I'm doing tuition for school kids from first grade all the way to 12th and preparing for uni/college.
My problem is explaining things that for me just "clicked" somewhere in the brain and I know them, like a gut feeling, happened to me not long ago trying to explain some trigonometric identities, I've explained it the mathematical way and the visual way and it just didn't clicked to them.
I want to be a good tutor, so I'll be recommended more and get more students so I want to really master the way of explaining concepts.

Also another question I just thought about, imagine a kid that just doesn't get addition, no matter how I approach it, how can I help him understand? It seems to me so fundamental but I imagine many struggle with it.
Oof I've been there. Not a tutor but when explaining concepts to my friends, especially ones which rely on intuition, it's hard because everyone doesn't have that level of understanding. Personally, I resort to questions here. Instead of outright explaining stuff, try asking your students questions. Like, if you need to explain the concept of derivatives, instead of teaching the first principle or deriving the derivative directly, talk to them about change, relate it to common notions of change like speed (which is my personal favorite example for explaining integration and differentiation), and then eventually veer them into the actual subject, all while asking questions so that *they* arrive at the answer themselves. Of course, help them out if they're extremely stuck in some place. I find that when people can relate a Math concept to something they are more familiar with, they understand the concept in a much better way, especially when they arrive at the solution themselves. It's a weird, euphoria like feeling.

>Also another question I just thought about, imagine a kid that just doesn't get addition, no matter how I approach it, how can I help him understand? It seems to me so fundamental but I imagine many struggle with it.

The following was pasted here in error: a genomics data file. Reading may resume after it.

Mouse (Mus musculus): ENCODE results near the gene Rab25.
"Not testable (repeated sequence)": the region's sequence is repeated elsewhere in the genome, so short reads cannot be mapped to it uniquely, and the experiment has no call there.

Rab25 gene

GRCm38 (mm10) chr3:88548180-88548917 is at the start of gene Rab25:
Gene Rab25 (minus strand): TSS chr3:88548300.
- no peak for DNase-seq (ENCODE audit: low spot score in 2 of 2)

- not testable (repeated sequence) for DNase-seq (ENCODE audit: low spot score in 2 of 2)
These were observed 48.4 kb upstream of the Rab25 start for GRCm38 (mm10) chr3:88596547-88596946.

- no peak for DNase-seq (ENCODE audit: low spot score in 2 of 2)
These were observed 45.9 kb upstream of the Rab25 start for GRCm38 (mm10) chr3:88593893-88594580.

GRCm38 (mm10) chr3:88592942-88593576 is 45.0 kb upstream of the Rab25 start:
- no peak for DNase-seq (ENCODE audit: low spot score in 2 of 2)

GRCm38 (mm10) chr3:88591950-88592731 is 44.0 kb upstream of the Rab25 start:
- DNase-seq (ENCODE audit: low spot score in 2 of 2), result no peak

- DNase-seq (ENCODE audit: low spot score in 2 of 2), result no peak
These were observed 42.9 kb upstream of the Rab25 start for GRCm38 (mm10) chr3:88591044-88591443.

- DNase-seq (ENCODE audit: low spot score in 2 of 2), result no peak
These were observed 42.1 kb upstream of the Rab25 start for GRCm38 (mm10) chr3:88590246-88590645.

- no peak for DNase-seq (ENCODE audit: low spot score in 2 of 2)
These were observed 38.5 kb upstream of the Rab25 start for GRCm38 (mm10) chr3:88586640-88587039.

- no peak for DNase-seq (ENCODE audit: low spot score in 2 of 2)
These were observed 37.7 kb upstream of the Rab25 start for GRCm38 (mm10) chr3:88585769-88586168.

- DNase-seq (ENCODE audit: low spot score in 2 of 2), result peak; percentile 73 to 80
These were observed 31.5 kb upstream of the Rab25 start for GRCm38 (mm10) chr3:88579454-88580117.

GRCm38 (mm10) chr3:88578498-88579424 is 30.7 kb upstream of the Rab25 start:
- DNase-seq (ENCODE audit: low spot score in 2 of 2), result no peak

So, here's what I'd probably do. Give that kid an object (maybe a candy, because why not lol!). Then, give him another. Then, give him one more. Ask him what you're doing. He'd probably say you're giving him more and moe candies. Then, while giving him more and more candies, ask him if he's able to hold onto them. He'll probably say no after some time. Then, tell him that you were "adding" candies to his hand, and relates this to the fact that he was having trouble handling "more" candies. So, the fundamental concepts I'm taking about here is that "addition is the process of adding more of an object to an already existing amount of an object" (Don't say this part to them lol! This is just for your reference)

Hope this helped?

Edit: As for the trig part, maybe handle it like this. Give the students a right angled triangle. Give them only one side and one angle. Now, ask them to find the other sides. Obviously, without trig, it wouldn't be possible (unless the triangle is a special one, where one would know the answer right away). So, when they arrive at the conclusion that this problem cannot be solved with basic arithmetic and geometry, introduce the idea of trigonometry, which literally stands for study of the measure of three sides. So, this is another way to teach a new concept: "Enforce their existing ideas and show them that a new concept is needed to solve a higher problem". Once they get the basics of trig, explaining identities as derivations is probably the best way to go about it!